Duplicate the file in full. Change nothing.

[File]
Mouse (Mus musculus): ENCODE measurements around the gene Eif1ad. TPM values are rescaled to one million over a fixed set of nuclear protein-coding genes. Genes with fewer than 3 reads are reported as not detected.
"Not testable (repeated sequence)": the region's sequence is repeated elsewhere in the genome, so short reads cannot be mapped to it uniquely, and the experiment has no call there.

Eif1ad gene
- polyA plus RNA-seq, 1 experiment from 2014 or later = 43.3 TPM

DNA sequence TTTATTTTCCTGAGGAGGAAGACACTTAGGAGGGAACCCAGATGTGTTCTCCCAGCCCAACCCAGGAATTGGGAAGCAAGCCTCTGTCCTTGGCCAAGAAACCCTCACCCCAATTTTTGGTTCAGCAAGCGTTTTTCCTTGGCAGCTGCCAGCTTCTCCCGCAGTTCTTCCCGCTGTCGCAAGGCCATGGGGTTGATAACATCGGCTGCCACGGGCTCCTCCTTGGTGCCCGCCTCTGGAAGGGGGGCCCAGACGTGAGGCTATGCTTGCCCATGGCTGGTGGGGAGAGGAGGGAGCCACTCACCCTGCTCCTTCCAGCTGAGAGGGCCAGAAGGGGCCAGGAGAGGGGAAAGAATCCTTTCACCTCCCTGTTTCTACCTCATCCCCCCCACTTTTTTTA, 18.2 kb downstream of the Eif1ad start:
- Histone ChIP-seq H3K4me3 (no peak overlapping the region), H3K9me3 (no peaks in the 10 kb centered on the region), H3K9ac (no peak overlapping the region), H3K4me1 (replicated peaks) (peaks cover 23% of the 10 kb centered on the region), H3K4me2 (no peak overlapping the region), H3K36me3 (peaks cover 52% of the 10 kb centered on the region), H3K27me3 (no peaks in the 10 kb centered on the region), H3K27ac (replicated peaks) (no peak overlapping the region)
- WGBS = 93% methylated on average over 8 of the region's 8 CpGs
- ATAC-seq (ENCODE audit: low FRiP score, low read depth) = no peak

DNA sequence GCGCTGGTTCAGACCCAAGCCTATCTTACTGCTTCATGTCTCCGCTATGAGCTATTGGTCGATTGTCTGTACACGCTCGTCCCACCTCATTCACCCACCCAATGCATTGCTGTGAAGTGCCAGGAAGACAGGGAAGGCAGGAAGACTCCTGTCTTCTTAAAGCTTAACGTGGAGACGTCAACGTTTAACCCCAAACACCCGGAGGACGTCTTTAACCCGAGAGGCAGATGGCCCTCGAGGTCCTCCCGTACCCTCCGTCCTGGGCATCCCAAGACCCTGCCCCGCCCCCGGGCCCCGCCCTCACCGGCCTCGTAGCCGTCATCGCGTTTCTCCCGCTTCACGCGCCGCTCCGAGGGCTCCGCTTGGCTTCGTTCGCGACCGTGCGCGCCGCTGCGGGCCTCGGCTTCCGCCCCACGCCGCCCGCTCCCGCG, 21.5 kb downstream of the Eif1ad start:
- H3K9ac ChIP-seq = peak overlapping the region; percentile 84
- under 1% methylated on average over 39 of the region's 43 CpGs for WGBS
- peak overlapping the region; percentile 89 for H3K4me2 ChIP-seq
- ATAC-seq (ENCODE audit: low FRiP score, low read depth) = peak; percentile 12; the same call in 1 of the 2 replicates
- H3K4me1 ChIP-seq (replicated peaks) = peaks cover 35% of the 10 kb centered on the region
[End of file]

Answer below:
Mouse (Mus musculus): ENCODE measurements around the gene Eif1ad. TPM values are rescaled to one million over a fixed set of nuclear protein-coding genes. Genes with fewer than 3 reads are reported as not detected.
"Not testable (repeated sequence)": the region's sequence is repeated elsewhere in the genome, so short reads cannot be mapped to it uniquely, and the experiment has no call there.

Eif1ad gene
- polyA plus RNA-seq, 1 experiment from 2014 or later = 43.3 TPM

DNA sequence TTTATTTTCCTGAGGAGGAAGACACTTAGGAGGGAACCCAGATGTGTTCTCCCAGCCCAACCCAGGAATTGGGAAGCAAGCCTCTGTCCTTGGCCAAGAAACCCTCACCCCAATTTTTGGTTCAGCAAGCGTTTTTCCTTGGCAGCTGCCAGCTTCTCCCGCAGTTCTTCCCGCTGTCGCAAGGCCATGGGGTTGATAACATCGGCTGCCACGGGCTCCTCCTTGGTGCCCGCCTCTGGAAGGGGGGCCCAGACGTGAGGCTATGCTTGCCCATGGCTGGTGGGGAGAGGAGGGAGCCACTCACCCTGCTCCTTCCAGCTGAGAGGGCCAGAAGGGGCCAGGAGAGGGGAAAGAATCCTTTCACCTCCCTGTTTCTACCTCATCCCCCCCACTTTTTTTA, 18.2 kb downstream of the Eif1ad start:
- Histone ChIP-seq H3K4me3 (no peak overlapping the region), H3K9me3 (no peaks in the 10 kb centered on the region), H3K9ac (no peak overlapping the region), H3K4me1 (replicated peaks) (peaks cover 23% of the 10 kb centered on the region), H3K4me2 (no peak overlapping the region), H3K36me3 (peaks cover 52% of the 10 kb centered on the region), H3K27me3 (no peaks in the 10 kb centered on the region), H3K27ac (replicated peaks) (no peak overlapping the region)
- WGBS = 93% methylated on average over 8 of the region's 8 CpGs
- ATAC-seq (ENCODE audit: low FRiP score, low read depth) = no peak

DNA sequence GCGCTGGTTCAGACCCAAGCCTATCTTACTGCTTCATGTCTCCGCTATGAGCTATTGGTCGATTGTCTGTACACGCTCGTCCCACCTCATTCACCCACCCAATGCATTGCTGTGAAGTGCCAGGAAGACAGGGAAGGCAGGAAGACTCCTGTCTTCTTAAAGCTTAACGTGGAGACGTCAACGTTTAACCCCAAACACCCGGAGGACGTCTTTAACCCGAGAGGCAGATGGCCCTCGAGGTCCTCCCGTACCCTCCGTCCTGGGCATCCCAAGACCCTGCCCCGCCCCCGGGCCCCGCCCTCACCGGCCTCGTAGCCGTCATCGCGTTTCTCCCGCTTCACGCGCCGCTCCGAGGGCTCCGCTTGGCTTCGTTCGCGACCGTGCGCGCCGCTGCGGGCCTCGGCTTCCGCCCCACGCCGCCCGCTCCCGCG, 21.5 kb downstream of the Eif1ad start:
- H3K9ac ChIP-seq = peak overlapping the region; percentile 84
- under 1% methylated on average over 39 of the region's 43 CpGs for WGBS
- peak overlapping the region; percentile 89 for H3K4me2 ChIP-seq
- ATAC-seq (ENCODE audit: low FRiP score, low read depth) = peak; percentile 12; the same call in 1 of the 2 replicates
- H3K4me1 ChIP-seq (replicated peaks) = peaks cover 35% of the 10 kb centered on the region